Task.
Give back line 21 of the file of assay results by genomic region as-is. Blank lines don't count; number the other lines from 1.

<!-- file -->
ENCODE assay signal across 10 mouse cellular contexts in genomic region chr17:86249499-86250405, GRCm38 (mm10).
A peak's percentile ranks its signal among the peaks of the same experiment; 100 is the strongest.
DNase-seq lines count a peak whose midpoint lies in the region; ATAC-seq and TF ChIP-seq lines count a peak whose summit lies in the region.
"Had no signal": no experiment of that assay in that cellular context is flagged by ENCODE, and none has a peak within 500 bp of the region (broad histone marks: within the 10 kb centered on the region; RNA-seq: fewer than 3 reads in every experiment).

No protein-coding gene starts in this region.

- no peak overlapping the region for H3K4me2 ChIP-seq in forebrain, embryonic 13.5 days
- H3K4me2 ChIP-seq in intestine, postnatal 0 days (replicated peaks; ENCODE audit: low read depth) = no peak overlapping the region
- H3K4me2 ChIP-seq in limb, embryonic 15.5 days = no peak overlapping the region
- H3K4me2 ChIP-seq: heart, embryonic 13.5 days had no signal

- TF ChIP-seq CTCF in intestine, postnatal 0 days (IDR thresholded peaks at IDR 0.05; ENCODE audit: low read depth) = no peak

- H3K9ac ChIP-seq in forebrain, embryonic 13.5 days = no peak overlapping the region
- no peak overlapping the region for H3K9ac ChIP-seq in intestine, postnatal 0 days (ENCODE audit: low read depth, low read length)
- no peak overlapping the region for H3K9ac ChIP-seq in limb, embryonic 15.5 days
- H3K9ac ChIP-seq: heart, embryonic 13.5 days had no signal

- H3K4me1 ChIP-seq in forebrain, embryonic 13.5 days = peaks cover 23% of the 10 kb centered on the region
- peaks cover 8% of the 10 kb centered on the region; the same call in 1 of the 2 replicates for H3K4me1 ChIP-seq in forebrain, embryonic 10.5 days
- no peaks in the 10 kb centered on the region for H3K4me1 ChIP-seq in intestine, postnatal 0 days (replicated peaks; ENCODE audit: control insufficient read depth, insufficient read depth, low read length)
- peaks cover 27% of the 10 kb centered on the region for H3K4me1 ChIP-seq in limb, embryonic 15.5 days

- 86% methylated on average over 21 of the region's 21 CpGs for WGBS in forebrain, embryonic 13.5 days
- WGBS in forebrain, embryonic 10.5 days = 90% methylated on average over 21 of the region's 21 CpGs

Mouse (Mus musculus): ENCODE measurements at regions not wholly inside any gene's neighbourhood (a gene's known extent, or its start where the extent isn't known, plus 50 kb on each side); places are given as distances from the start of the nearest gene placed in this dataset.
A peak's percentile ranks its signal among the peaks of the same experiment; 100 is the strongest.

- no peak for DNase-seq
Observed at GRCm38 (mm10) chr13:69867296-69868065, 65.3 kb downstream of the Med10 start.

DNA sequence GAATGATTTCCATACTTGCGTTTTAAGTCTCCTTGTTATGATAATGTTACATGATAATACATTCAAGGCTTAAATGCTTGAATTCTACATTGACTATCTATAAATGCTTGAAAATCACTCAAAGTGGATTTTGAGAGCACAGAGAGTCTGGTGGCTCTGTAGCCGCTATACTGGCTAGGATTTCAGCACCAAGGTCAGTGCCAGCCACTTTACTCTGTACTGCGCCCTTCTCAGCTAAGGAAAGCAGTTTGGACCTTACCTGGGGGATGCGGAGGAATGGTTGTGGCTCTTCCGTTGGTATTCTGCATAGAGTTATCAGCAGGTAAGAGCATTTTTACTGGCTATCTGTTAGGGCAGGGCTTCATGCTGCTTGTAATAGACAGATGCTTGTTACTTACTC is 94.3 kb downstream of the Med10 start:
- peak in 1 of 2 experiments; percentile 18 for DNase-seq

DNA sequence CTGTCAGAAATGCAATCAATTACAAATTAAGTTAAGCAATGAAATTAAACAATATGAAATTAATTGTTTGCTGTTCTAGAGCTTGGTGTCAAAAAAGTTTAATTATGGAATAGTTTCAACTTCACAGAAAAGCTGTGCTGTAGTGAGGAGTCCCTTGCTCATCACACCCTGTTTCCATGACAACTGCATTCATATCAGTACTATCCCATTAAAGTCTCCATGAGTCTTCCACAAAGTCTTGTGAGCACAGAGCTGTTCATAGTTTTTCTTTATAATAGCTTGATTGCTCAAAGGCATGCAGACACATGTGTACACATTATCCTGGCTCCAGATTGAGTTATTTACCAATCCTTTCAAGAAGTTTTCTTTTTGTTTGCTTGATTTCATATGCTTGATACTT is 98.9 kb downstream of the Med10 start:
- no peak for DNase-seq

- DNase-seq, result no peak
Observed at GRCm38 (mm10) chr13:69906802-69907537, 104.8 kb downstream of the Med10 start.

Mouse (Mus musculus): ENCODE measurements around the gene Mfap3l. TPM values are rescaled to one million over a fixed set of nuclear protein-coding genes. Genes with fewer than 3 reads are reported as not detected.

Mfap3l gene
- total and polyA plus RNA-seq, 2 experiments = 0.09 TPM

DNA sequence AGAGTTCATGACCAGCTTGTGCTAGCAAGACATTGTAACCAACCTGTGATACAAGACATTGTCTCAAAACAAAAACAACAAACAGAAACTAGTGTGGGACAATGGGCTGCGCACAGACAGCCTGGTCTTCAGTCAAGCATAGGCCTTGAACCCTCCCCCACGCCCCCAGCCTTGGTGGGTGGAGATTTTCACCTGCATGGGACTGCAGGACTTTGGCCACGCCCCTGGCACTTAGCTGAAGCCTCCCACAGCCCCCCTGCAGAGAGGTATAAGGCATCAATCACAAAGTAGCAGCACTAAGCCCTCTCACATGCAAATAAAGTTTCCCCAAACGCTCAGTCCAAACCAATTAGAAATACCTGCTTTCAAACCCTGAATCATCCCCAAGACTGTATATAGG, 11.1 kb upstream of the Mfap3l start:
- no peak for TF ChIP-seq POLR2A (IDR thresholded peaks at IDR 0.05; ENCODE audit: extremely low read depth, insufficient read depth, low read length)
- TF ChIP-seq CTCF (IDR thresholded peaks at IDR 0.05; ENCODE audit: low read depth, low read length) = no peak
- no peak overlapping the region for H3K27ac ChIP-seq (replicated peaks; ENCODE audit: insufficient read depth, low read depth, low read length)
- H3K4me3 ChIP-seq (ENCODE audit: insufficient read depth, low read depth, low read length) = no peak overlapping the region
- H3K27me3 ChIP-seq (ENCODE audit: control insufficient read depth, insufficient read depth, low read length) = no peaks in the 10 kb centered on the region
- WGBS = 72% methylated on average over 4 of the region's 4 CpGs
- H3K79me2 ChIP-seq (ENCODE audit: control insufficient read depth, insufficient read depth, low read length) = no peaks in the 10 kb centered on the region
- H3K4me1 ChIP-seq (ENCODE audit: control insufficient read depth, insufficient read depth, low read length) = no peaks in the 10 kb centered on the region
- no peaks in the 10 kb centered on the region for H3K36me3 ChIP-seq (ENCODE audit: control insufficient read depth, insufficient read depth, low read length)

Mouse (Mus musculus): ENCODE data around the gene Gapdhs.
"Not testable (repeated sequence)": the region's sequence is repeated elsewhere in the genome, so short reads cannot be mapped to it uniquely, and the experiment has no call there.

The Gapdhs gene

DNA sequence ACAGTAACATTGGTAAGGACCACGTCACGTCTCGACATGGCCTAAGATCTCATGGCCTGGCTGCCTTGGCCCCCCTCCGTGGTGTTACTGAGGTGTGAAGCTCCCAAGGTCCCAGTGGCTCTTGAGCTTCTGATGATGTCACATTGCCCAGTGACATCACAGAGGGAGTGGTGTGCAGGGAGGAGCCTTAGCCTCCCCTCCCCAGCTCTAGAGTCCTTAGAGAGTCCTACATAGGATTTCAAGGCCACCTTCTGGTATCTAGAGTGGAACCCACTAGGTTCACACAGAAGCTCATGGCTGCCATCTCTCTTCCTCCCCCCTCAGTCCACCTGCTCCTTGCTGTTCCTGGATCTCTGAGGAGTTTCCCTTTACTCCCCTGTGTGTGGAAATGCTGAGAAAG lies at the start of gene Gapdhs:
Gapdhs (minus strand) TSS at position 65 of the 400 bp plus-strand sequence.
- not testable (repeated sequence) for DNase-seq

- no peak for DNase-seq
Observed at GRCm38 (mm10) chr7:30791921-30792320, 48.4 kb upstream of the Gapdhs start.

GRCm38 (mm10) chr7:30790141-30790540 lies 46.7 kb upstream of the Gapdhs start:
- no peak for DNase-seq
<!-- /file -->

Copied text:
Mouse (Mus musculus): ENCODE measurements at regions not wholly inside any gene's neighbourhood (a gene's known extent, or its start where the extent isn't known, plus 50 kb on each side); places are given as distances from the start of the nearest gene placed in this dataset.